7. Start of the Arya Samaj– Another important incident that can be associated with the Diwali is that on this day Maharishi Dayananda who was also one of the most important reformers in Hinduism started the very popular Arya Samaj. This was now he attained his nirvana and showed a way to life to many of his followers. Since this day the festival is popularly associated with the social changes in India too.
8. Diwali in Jainism. Very few people know that Diwali is also very well connected to Jainism. On the day of Diwali the most famous tirthankara of Jainism named Mahaveer attained Nirvana. He was a great leader and he played a very vital role in making Jainism what it is today. This day is still celebrated by the Jains with a lot of enthusiasm. They worship Lord Mahaveer on this day and light lamps.
9. Diwali is also associated with the Sikh religion very closely. The third Sikh guru named Guru Amar Das said that the Diwali will be the red letter day for all the Sikhs. This is the day when the Sikhs must get blessed from their Gurus. This is also the day when the foundation stone of the Golden Temple was placed in the year 1577. The sixth sikh Guru Hargobind was released by Jahangir from the Gwalior fort along with some fifty two Sikhs. Since then even the Sikhs ensure that they celebrate this festival of lights with enthusiasm.
10. We will now look at the connection of Diwali with Christianity. On this day in 1999 the pope John Paul II performed a very special Eucharist. He went to an Indian church where the altar was decorated with lamps. The pope got a Tilak on his forehead and he made many references of how Diwali can be liked to Christianity and he also discussed how the festival of Diwali is so interesting and inspiring for universal brotherhood and peace.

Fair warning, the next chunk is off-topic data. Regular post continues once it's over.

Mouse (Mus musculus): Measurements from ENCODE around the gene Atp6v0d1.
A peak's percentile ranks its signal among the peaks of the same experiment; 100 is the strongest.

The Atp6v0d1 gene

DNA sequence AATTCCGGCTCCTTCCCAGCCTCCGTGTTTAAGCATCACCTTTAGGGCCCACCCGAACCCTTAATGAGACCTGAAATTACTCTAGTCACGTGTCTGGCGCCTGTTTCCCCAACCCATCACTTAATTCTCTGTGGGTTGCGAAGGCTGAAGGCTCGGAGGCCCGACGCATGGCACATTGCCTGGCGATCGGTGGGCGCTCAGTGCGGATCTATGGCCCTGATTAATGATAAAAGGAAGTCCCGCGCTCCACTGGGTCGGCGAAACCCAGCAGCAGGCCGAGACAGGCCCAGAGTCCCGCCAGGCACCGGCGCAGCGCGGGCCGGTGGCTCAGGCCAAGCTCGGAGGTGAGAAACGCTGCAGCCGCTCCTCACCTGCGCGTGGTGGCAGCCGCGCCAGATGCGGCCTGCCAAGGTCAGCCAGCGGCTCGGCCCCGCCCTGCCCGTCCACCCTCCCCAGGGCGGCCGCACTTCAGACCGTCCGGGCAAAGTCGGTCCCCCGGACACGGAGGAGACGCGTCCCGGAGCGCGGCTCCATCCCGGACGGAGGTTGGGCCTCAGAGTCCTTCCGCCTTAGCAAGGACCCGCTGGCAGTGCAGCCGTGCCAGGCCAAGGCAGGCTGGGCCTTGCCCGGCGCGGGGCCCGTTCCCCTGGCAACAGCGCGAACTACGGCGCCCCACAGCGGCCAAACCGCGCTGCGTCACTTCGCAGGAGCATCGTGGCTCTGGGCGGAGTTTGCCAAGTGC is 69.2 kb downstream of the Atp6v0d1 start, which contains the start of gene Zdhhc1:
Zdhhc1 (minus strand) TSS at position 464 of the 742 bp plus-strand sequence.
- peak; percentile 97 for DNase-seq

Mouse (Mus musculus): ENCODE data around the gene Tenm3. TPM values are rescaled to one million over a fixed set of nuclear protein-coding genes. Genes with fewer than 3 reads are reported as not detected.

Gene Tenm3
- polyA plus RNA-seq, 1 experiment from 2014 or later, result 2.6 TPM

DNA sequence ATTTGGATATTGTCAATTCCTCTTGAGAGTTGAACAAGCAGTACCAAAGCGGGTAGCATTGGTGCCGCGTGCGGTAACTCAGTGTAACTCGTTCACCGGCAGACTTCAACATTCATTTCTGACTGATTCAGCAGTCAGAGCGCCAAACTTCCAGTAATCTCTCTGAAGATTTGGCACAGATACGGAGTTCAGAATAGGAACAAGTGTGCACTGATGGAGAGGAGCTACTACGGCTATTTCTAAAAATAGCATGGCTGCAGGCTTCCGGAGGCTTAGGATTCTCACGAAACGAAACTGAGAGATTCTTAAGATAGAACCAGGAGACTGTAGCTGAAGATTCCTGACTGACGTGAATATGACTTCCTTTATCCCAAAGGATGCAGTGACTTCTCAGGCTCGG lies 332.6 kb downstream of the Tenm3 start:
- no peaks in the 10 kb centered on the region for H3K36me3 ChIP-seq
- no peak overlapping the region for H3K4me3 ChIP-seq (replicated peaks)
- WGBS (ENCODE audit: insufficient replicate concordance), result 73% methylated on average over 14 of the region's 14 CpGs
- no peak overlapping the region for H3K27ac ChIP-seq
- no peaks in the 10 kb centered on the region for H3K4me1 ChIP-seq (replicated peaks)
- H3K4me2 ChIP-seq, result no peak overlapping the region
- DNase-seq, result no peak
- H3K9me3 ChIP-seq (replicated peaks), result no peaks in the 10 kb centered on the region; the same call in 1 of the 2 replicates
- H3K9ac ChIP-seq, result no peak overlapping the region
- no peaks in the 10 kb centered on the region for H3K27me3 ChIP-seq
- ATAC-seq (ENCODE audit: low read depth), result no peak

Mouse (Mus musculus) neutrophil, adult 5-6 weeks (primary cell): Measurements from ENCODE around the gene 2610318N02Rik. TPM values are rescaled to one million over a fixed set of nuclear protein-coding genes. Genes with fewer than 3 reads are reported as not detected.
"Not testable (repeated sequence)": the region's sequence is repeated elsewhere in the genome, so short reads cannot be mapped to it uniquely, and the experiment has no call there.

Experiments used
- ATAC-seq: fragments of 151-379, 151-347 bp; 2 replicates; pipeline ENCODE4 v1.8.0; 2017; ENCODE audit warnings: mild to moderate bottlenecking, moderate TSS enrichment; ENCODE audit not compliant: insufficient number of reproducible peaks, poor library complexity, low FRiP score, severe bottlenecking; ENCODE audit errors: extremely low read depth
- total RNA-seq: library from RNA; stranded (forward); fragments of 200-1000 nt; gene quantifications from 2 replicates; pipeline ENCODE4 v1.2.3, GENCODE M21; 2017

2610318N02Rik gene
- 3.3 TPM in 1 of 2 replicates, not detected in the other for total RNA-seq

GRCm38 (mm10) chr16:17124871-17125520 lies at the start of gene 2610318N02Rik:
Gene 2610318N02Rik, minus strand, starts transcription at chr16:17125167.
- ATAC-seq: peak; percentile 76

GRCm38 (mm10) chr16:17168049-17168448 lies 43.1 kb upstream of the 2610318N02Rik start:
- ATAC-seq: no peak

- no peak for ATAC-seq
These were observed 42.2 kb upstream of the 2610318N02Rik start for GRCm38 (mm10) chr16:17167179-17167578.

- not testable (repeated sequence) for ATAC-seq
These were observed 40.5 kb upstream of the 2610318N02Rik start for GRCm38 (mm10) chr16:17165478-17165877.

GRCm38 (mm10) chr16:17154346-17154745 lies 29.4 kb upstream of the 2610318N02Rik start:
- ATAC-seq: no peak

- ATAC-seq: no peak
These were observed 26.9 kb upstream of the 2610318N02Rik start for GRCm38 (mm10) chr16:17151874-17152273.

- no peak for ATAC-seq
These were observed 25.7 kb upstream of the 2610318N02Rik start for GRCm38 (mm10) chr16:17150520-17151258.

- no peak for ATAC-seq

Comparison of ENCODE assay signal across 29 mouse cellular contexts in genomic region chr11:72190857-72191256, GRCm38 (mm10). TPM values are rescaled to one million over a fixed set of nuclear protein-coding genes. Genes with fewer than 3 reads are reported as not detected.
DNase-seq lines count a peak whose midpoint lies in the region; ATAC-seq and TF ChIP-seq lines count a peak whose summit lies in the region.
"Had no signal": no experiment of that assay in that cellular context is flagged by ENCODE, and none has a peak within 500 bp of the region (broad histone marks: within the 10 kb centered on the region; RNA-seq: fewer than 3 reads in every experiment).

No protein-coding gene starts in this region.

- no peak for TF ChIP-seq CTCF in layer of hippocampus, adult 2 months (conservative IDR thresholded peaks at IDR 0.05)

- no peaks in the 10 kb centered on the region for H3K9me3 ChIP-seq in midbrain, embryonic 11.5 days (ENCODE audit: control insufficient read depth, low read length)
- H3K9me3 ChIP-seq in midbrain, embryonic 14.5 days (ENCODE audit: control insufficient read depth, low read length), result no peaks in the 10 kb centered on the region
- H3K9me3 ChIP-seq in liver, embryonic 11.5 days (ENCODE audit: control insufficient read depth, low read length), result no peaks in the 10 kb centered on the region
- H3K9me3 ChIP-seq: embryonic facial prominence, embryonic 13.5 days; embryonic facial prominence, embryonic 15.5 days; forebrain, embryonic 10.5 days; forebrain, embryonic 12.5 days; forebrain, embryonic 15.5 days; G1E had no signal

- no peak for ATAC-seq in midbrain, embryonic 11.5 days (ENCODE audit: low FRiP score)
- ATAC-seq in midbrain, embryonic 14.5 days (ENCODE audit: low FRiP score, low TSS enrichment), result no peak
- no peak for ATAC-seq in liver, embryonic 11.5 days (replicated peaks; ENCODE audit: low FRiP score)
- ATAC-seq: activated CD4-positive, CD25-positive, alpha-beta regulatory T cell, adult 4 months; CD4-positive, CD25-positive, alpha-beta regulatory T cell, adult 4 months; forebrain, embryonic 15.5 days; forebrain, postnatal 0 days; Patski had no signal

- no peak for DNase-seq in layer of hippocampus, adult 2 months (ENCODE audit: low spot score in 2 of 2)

The Diwali is a religion that can be connected with all the major religions of the world and also with universal peace. We hope that this article will help you to realize how the day is not just connected to Hinduism. 10 significance points about Diwali will help you to understand the significance of the festival. It will also help you to understand why this festival is celebrated in India for so many years. It is like a festival that is common to all the communities living in the country.
The day is highly auspicious and is considered to be the most significant festivals in the world too. No matter which part of the world Indians live they ensure that they celebrate this festival. The festival is of lights and enjoyment as a result many foreigners too actively participate in the same giving it a universal appeal.
Considering the immense significance that can be associated with Diwali you will be able to understand and appreciate the essence of the same even more. The spirit of Diwali is deeper than what it seems. So please ensure that you all celebrate this day of light with great enthusiasm and merriment no matter what your religion is. Have a very happy and prosperous Diwali.